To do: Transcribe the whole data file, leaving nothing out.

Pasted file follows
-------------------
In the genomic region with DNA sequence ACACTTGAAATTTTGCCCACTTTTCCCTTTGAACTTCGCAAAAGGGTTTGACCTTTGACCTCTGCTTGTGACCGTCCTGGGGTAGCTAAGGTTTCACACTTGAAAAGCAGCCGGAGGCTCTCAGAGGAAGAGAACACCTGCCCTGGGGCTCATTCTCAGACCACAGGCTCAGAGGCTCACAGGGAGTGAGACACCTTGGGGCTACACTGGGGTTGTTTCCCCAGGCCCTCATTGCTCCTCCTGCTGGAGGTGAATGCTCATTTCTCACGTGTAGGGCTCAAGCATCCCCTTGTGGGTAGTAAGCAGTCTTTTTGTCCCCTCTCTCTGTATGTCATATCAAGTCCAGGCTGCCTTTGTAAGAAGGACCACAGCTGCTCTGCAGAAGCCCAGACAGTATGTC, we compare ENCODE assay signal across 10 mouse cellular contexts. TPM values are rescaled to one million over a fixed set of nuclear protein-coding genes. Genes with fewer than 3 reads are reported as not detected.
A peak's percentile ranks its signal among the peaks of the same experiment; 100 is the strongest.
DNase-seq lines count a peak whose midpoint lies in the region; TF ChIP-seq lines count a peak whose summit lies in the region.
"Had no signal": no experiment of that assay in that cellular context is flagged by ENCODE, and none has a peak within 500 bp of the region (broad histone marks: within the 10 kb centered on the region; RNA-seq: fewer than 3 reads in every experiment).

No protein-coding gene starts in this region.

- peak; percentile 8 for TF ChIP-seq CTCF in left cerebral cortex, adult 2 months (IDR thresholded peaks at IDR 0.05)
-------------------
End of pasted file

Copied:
In the genomic region with DNA sequence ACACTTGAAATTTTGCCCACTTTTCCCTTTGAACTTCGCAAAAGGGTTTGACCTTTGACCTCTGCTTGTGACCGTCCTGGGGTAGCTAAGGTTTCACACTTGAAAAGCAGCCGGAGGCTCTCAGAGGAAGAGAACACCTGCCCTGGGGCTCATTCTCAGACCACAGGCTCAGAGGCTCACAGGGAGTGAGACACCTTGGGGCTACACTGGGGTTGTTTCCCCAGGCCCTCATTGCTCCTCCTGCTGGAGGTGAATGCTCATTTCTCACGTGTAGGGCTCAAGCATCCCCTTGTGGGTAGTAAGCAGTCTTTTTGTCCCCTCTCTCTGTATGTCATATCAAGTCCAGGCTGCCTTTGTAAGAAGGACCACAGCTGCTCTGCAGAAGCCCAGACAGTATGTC, we compare ENCODE assay signal across 10 mouse cellular contexts. TPM values are rescaled to one million over a fixed set of nuclear protein-coding genes. Genes with fewer than 3 reads are reported as not detected.
A peak's percentile ranks its signal among the peaks of the same experiment; 100 is the strongest.
DNase-seq lines count a peak whose midpoint lies in the region; TF ChIP-seq lines count a peak whose summit lies in the region.
"Had no signal": no experiment of that assay in that cellular context is flagged by ENCODE, and none has a peak within 500 bp of the region (broad histone marks: within the 10 kb centered on the region; RNA-seq: fewer than 3 reads in every experiment).

No protein-coding gene starts in this region.

- peak; percentile 8 for TF ChIP-seq CTCF in left cerebral cortex, adult 2 months (IDR thresholded peaks at IDR 0.05)